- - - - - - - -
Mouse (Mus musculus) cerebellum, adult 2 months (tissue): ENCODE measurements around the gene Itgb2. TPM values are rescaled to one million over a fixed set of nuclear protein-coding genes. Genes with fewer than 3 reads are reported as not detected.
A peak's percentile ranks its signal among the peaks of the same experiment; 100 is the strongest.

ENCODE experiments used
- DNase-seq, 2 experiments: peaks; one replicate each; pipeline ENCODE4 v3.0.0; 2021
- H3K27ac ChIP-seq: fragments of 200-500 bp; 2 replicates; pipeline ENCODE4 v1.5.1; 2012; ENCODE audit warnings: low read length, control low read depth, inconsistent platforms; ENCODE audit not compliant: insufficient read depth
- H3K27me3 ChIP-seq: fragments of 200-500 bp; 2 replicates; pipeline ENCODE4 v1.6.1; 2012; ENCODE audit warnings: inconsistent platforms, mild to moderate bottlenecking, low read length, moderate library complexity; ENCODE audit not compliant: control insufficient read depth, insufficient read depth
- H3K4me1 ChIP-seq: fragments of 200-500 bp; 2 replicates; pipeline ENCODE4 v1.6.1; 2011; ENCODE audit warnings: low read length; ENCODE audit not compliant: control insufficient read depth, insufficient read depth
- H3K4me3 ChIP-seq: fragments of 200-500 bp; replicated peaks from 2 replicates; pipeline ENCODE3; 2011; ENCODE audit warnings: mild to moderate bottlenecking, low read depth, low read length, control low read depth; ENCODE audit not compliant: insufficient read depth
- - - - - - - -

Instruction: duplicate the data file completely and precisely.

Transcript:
Mouse (Mus musculus) cerebellum, adult 2 months (tissue): ENCODE measurements around the gene Itgb2. TPM values are rescaled to one million over a fixed set of nuclear protein-coding genes. Genes with fewer than 3 reads are reported as not detected.
A peak's percentile ranks its signal among the peaks of the same experiment; 100 is the strongest.

ENCODE experiments used
- DNase-seq, 2 experiments: peaks; one replicate each; pipeline ENCODE4 v3.0.0; 2021
- H3K27ac ChIP-seq: fragments of 200-500 bp; 2 replicates; pipeline ENCODE4 v1.5.1; 2012; ENCODE audit warnings: low read length, control low read depth, inconsistent platforms; ENCODE audit not compliant: insufficient read depth
- H3K27me3 ChIP-seq: fragments of 200-500 bp; 2 replicates; pipeline ENCODE4 v1.6.1; 2012; ENCODE audit warnings: inconsistent platforms, mild to moderate bottlenecking, low read length, moderate library complexity; ENCODE audit not compliant: control insufficient read depth, insufficient read depth
- H3K4me1 ChIP-seq: fragments of 200-500 bp; 2 replicates; pipeline ENCODE4 v1.6.1; 2011; ENCODE audit warnings: low read length; ENCODE audit not compliant: control insufficient read depth, insufficient read depth
- H3K4me3 ChIP-seq: fragments of 200-500 bp; replicated peaks from 2 replicates; pipeline ENCODE3; 2011; ENCODE audit warnings: mild to moderate bottlenecking, low read depth, low read length, control low read depth; ENCODE audit not compliant: insufficient read depth